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PUTRAJAYA, March 26 — Parents, schools and daycare centres are strongly encouraged to use a new registry for perpetrators of child sexual crimes to screen people who could care for their children.
Women, Family and Community Development deputy minister Hannah Yeoh said the registry will come into effect next Monday (April 1) and will contain the names of some 3,000 reported offenders from 2017 until 18 February this year.
“Those who want to send their children to daycares, or schools looking to hire new teachers, simply have to provide the individual’s IC number to the Social Welfare Department,” she said during the registry’s launch at the ministry complex.
Applicants who want to verify if the individual has any sexual offense against children will first need to fill in a form and state their relation to the individual, before they can check.
“If the check is done at the department’s state office, it will produce results instantly. However to make things easier you can also check it at the department district office, but it will take five working days to produce the results.
“If the individual in question has no offences, a letter will be issued on the same day stating to that effect. But if he or she has a record, the department has to conduct further checks to verify if he or she has an ongoing appeal in court over their conviction,” Yeoh said.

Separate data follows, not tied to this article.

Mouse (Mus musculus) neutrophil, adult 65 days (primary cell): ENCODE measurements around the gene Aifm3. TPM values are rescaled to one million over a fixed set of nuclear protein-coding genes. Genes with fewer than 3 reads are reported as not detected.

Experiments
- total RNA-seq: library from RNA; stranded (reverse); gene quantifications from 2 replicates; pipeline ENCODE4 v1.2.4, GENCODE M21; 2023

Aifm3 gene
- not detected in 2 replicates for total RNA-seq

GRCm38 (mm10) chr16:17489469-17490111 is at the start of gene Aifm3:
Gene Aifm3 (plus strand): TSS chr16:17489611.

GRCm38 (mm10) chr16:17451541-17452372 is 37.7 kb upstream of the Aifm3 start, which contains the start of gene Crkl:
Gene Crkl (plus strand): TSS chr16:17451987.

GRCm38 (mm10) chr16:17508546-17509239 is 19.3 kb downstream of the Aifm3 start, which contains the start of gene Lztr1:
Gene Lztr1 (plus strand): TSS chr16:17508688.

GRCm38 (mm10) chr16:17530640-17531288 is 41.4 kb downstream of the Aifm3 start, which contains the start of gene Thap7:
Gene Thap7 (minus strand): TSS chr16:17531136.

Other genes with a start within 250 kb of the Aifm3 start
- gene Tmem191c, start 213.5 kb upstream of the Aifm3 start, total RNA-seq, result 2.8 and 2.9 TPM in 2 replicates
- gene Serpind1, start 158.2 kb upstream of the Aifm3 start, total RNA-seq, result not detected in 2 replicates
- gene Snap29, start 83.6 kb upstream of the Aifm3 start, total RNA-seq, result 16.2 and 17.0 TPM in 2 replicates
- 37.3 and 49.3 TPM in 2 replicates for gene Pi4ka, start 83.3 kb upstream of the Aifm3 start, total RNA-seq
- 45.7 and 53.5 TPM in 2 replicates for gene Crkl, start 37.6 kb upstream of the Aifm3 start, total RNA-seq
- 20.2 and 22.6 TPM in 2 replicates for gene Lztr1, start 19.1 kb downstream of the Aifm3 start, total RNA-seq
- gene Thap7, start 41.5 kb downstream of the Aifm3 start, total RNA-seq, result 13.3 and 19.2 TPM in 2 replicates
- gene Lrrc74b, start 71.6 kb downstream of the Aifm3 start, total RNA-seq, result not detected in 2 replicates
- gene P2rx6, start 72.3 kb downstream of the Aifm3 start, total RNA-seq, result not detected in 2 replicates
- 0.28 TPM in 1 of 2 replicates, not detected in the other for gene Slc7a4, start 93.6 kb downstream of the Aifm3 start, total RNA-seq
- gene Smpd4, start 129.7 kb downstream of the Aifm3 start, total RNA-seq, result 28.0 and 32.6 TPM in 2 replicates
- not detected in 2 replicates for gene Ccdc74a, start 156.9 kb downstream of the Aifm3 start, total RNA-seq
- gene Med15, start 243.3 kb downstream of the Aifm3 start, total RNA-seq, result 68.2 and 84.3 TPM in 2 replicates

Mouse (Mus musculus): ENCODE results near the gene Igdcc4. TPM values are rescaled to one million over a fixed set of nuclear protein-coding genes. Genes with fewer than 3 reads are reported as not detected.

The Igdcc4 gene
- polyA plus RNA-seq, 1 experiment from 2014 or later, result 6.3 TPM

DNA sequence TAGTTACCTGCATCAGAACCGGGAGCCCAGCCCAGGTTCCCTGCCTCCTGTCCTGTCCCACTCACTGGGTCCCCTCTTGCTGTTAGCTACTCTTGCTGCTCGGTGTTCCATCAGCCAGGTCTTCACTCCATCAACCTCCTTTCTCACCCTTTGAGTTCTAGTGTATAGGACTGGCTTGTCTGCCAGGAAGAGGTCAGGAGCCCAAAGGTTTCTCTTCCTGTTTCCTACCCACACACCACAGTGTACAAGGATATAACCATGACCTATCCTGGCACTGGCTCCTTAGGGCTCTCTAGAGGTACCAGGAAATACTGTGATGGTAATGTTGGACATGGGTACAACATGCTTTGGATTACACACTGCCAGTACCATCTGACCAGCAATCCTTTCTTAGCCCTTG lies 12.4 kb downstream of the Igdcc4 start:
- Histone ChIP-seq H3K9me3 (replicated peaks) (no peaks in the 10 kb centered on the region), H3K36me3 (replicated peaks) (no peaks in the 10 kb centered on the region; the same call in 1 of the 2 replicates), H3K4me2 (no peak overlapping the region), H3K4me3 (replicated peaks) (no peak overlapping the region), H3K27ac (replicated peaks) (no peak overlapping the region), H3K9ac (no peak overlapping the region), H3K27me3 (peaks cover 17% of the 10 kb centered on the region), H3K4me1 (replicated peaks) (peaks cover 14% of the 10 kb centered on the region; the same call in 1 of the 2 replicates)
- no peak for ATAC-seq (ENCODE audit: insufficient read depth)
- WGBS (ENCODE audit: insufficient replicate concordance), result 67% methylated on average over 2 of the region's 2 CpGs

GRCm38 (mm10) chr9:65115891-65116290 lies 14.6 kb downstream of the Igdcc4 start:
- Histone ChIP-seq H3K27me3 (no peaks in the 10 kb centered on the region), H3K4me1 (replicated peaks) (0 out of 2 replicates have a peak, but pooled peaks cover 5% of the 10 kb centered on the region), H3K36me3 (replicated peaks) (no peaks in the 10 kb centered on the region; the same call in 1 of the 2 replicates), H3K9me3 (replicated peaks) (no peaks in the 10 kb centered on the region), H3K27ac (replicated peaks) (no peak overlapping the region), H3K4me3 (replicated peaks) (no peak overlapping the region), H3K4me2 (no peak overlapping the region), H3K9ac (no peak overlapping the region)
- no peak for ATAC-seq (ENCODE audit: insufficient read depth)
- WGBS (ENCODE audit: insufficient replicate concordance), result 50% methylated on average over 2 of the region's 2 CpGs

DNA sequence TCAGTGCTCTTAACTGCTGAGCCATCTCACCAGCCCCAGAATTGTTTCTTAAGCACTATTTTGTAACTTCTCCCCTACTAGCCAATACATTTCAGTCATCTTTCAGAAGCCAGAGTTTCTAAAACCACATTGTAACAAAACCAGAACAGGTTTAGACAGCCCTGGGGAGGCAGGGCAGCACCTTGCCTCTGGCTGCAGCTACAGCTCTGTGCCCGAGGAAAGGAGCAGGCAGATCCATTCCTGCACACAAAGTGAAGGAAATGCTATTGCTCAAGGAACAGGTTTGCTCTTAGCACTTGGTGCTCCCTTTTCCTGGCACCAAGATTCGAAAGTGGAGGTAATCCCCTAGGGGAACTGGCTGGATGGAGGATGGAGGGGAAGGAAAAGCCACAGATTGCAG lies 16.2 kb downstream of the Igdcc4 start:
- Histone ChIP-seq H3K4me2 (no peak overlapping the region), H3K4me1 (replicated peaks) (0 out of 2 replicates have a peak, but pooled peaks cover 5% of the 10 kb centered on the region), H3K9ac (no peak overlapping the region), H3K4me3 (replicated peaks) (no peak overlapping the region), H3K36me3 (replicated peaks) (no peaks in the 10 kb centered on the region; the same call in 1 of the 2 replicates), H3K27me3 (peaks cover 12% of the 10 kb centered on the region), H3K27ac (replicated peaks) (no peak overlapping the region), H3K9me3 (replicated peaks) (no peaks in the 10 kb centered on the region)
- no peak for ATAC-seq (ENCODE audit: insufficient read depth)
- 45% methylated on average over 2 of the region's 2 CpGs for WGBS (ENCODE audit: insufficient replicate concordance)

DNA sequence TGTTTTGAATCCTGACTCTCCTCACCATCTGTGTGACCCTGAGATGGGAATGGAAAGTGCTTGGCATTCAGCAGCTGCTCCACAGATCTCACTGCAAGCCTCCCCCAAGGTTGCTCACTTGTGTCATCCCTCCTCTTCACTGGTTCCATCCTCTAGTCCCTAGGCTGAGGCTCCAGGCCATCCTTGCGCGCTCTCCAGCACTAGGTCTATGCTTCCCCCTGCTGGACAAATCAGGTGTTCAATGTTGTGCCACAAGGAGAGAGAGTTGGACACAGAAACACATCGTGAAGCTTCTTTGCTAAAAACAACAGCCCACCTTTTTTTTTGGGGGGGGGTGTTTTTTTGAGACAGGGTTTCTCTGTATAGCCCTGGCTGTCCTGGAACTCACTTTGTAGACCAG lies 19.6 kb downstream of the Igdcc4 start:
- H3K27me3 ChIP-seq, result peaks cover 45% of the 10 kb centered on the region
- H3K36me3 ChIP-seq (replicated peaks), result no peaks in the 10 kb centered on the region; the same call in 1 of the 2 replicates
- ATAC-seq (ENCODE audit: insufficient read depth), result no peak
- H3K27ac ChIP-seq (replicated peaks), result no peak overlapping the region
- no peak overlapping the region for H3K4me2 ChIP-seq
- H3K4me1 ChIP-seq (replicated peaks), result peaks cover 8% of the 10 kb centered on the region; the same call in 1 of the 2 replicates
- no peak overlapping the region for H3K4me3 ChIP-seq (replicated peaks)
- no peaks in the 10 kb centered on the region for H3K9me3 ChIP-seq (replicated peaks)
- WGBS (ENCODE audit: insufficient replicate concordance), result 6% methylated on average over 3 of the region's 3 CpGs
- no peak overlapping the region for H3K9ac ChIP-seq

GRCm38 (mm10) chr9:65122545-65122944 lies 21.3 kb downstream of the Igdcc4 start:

She said the registry is part of a system to assist parents and those working in children-based industries to help filter out repeat offenders from coming into contact with potential victims.
“In light of the many sex crimes against children, this is the first phase of the system. The next phase will see a tightening of related laws including the Children Act 2001, to further help children,” Yeoh said.
But she cautioned applicants to always remain vigilant even if the individual has no record of child sex crimes.
“It appears a vast majority of those on the registry are first-time offenders. For example, 314 people were charged in 2017, but only 14 of them are repeat offenders. Likewise last year 639 people were charged, and only 34 of them are repeat offenders,” Yeoh said.
When asked if the list of offenders will be made public, she said it is not yet time as this requires further discussions with other ministries, as well as the police and courts.
“Therefore I cannot emphasise enough the importance of this and encourage parents, schools, daycare centres, or even religious institutions including Sunday schools and tahfiz schools, to check someone’s background before allowing them to work closely with children,” Yeoh said.
The ministry is considering making it compulsory for parents and schools to apply for a background check of individuals, but she said this will take some time to come into effect.
“That requires amending laws, but as the list of names grows daily, we can only encourage the public to check backgrounds as a precaution.
“Our message to offenders is this; we now have a database, and you will no longer be able to jump here and there after committing such acts. We are watching you,” Yeoh said.
The launch was also attended by Women, Family and Community Development Minister Datuk Seri Wan Azizah Wan Ismail, and the police Criminal Investigation Department deputy director DCP Datuk Salehuddin Abd Rahman.